by Brendon Nafziger
, DOTmed News Associate Editor | August 02, 2011
President Obama signed into law Tuesday afternoon a bill that raises the debt ceiling, staving off national default. The bipartisan bill cleared the Senate 74-26 earlier that same day -- the deadline for avoiding a potential financial catastrophe.
But some provider groups fret the last-minute legislation points to a potentially bumpy road ahead for Medicare reimbursements, as the bill includes a worst-case scenario 2 percent cut to Medicare reimbursements.
It also tasks a 12-member congressional committee with coming up with over a trillion dollars in further cuts. And some medical societies worry these could come from health care.
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"America's hospitals find it difficult to support a debt ceiling proposal that could negatively affect Medicare for our nation's seniors," said Rich Umbdenstock, president and CEO of the American Hospital Association, in a statement.
The bill, following broadly the outline reached Sunday between Democrats and Republicans, aims to raise the debt limit by over $2 trillion while also cutting federal spending. The two-part plan lets President Obama raise the debt ceiling by $900 billion (part now, part in September), in exchange for a similar cut in spending over the next decade.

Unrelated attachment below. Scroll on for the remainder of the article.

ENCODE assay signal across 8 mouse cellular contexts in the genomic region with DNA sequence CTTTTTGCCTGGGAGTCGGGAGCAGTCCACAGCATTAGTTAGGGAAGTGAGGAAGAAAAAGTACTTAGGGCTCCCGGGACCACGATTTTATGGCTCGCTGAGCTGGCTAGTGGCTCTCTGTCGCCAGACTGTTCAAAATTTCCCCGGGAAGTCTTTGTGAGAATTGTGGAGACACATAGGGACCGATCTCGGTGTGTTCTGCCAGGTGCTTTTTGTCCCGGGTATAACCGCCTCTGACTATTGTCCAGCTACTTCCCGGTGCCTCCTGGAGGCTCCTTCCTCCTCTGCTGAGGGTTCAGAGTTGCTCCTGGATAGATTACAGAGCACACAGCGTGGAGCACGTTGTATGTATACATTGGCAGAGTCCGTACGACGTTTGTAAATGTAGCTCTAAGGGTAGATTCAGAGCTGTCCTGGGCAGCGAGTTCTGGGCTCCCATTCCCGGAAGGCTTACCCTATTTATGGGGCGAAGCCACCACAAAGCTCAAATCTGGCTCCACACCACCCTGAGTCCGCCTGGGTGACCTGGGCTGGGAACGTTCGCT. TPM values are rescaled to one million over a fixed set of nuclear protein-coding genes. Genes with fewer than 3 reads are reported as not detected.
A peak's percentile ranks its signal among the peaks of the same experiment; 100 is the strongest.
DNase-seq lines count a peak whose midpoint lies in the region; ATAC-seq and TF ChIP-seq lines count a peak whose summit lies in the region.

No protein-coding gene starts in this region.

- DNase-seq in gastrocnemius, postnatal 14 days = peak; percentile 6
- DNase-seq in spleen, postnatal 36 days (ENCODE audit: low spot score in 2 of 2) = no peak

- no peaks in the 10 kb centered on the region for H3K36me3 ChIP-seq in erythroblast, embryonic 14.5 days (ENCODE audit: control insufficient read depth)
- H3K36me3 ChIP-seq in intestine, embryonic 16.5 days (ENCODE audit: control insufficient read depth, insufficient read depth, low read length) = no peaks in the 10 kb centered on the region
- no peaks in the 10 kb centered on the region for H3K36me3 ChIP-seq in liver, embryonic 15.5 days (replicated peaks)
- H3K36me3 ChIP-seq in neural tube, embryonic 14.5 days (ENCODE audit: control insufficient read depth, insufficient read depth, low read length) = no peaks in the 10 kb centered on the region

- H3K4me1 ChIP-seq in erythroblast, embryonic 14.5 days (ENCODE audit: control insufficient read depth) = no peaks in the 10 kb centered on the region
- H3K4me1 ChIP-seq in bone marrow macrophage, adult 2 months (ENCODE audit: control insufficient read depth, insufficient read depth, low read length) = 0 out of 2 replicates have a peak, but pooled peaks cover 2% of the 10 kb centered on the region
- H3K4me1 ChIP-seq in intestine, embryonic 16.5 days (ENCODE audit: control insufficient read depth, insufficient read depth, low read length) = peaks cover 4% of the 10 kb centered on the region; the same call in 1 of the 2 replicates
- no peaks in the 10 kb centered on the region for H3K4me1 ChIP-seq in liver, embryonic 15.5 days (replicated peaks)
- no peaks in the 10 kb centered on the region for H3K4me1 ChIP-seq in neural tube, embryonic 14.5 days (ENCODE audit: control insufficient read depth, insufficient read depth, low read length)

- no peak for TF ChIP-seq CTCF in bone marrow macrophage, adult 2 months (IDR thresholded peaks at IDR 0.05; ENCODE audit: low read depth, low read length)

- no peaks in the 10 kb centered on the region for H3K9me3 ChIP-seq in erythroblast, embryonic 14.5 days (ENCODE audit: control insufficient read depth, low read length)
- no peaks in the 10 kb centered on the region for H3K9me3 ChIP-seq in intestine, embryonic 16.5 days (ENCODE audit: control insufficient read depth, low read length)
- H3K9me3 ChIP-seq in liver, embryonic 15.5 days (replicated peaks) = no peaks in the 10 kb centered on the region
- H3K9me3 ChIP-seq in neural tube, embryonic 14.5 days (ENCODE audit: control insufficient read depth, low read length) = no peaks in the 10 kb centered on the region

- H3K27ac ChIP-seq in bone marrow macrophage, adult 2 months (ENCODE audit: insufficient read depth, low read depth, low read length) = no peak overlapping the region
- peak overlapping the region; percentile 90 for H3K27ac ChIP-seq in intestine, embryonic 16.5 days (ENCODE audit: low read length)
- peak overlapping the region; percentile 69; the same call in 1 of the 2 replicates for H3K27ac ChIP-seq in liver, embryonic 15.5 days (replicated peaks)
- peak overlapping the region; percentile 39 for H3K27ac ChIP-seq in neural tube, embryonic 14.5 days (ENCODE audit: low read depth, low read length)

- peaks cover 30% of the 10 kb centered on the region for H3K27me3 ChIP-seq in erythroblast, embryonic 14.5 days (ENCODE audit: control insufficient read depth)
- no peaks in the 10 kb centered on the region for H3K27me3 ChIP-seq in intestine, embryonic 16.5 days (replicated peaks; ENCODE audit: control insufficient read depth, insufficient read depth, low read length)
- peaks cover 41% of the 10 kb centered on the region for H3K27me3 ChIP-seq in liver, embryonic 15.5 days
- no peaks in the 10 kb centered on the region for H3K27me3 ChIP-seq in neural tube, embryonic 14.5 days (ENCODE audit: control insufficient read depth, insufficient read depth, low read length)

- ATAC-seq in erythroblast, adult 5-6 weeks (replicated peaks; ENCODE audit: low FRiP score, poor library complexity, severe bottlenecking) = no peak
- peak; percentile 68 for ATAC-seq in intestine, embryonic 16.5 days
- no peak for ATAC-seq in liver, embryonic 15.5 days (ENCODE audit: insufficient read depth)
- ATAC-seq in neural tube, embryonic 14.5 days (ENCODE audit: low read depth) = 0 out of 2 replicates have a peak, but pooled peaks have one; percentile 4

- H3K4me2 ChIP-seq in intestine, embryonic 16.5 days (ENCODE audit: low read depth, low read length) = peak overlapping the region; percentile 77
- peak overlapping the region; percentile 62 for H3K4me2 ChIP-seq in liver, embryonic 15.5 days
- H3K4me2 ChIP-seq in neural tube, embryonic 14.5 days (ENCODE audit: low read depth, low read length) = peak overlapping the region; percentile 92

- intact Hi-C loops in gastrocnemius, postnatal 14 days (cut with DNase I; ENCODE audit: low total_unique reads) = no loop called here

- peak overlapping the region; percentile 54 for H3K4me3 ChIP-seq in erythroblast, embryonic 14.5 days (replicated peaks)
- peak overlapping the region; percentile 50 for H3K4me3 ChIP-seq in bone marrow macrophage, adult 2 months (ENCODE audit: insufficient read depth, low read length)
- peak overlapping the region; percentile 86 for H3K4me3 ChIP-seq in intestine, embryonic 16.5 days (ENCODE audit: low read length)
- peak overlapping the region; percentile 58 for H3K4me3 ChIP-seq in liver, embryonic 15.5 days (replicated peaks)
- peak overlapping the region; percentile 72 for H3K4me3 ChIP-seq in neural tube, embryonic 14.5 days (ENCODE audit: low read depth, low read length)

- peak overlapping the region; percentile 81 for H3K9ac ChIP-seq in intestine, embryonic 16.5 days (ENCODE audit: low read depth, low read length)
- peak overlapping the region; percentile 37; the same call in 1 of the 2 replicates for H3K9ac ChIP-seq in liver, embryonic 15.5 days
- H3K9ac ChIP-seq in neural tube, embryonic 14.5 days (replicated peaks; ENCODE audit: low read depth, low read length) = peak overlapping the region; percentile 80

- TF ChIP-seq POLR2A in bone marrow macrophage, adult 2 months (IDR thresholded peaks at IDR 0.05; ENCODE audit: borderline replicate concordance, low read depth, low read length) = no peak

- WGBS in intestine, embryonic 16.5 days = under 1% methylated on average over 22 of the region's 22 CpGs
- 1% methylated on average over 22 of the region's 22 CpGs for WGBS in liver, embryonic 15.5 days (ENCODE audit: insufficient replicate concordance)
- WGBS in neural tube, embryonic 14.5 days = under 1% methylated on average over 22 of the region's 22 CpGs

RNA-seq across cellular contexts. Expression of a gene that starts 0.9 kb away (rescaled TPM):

To raise the ceiling further, though, $1.5 trillion in savings will be have to be found and approved by Congress by Christmas. Tasked with drumming up these savings is a bipartisan, bicameral committee of 12.
But if Congress fails to find the savings or a balanced budget amendment isn't passed, the law triggers an automatic, across-the-board $1.2 trillion spending cut, including up to 2 percent in cuts to Medicare reimbursements to providers from 2013-2021. But the hope is that the cuts -- half of which are to defense spending -- will be so toxic to both parties that they'll hammer out a deal in time.
But the problem, observers note, is that at the end of the year, the push will also be on for Congress to raise the funds necessary to forestall the long-delayed, 29.5 percent sustainable growth rate cuts to Medicare physician payments, which are set to hit again in January.
Also, medical societies ultimately fear, the 12-member committee could see health care as an attractive target for cuts. In a release Tuesday, the American College of Radiology warned that the committee will "undoubtedly" look to fiddle with reimbursements.
"Cuts to imaging will likely be part of a larger package of physician reimbursement reductions," the group said on its website. "ACR will continue to educate lawmakers as to why further cuts to imaging are unnecessary and will adversely impact patient care."
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